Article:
Gun crime numbers misleading, police say
“We’ll get these blips where we have a rush (of shooting deaths) for a month or so and then eventually it evens itself out at the end of the year.”
The recent spate of homicides at the midway point of summer 2007 might give the impression Toronto is on track to match or perhaps surpass the record number of fatal shootings in 2005 — but the acting head of the homicide squad says perceptions can be misleading.
“We’ll get these blips where we have a rush for a month or so and then eventually it evens itself out at the end of the year,” Det.-Sgt. Peter Callaghan said yesterday as the city’s homicide toll rose to 48.
More than half the homicides, 25, have been gun-related, which has drawn comparisons to summer 2005, when the homicide rate stood at 39 by this time. “But then we had a big increase in homicides in August and that’s where the expression the Summer Of The Gun came from,” Callaghan said. Toronto recorded 11 homicides that August.
Last year, Toronto had recorded 43 homicides by the end of July.
It’s significant, however, that overall shootings are continuing on a downward trend up until this point in the year, says Toronto police spokesman Mark Pugash. There’s also been a reduction in the number of shooting victims over the past three years.
“Gun violence is down, but there are still a small number of people engaging in high-risk behaviour and shooting at each other.”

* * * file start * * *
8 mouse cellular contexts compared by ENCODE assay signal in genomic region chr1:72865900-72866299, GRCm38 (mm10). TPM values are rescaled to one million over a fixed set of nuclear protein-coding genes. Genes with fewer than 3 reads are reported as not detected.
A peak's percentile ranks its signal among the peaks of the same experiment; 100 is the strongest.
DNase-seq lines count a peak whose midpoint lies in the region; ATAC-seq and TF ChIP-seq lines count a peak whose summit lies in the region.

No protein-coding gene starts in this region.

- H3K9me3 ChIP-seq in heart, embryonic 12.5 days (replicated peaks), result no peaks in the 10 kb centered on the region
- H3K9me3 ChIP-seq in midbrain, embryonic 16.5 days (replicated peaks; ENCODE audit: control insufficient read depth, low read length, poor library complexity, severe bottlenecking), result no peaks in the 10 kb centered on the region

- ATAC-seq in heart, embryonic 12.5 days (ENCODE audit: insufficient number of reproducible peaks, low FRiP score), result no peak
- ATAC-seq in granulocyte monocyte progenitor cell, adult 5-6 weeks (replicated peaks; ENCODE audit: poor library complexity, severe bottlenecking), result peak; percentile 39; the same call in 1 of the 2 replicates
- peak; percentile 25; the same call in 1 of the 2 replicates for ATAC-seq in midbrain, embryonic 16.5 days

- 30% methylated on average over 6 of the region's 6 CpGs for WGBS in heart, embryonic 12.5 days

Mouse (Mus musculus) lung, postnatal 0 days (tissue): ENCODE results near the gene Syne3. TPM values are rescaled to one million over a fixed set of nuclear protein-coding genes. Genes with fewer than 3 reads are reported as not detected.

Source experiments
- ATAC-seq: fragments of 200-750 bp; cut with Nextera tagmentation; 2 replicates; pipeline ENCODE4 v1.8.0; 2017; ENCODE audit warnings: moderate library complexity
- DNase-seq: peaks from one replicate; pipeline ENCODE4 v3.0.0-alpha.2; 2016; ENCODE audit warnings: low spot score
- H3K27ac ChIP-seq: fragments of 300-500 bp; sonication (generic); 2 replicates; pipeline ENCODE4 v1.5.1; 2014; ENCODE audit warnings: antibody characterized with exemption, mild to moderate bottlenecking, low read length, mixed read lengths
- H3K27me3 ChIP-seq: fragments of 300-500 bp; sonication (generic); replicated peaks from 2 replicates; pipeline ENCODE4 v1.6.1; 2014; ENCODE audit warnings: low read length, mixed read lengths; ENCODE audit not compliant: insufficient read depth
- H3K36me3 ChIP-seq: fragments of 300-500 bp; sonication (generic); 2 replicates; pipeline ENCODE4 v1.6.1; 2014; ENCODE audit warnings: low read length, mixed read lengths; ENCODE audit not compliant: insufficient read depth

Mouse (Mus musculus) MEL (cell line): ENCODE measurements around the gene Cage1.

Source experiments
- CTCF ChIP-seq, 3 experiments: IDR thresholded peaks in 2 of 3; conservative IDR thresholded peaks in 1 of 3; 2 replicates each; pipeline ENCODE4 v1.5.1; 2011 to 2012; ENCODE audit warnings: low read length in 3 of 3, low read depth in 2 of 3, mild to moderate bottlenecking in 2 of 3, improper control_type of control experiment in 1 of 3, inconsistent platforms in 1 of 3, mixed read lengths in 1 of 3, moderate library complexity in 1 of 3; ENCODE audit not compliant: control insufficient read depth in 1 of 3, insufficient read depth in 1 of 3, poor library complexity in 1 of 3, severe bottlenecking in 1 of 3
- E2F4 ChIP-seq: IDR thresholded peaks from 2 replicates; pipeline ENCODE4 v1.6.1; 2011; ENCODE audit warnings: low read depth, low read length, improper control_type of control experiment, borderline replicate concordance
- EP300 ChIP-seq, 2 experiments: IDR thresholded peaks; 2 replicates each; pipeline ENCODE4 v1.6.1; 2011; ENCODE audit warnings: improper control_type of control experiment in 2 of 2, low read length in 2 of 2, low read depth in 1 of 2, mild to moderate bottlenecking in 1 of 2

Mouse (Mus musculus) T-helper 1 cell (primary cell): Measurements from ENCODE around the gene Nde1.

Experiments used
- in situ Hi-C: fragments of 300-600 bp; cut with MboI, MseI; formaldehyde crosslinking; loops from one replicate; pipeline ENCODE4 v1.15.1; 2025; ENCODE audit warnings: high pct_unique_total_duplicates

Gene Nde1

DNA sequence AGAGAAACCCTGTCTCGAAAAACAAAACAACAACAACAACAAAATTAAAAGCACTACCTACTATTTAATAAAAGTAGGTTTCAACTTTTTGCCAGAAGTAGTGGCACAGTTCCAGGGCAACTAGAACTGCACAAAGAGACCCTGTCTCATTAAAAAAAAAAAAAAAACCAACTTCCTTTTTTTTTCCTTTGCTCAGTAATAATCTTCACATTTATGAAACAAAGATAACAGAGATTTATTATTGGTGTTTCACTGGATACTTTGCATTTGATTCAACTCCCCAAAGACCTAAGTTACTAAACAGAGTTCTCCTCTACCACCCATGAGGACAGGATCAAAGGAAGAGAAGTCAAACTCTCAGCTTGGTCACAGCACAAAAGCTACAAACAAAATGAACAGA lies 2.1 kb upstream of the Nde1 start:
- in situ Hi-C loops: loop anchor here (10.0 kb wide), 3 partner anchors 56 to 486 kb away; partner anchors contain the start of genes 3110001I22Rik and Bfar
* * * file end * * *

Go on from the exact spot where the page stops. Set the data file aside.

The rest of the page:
To date, the homicide squad has made arrests in 65.9 per cent of this year’s 48 homicides, a drop from the beginning of July when the “clearance” rate was above 70 per cent. Still, Callaghan is optimistic that as the year plays out “it will return to around the 70 per cent as we start to get a handle on these most recent cases.”
Callaghan says there doesn’t seem to be a pattern to recent fatal shootings. He said he’s optimistic the “strategies” Toronto police have in place, such as blanketing an area with officers from one of the Toronto Anti-Violence Intervention Strategy rapid response teams, typically helps to “return that community to some sense of normalcy, then it pops up somewhere else, but, generally, over time the crime pattern is fairly consistent.”
Still, responding to violence is costly and taxes resources at a time when the city is in a budget crunch.
“It’s certainly tough when we have a blip in a short period of time, but our folks are resilient and we ... always manage to find the resources somewhere to tackle the problem,” he said.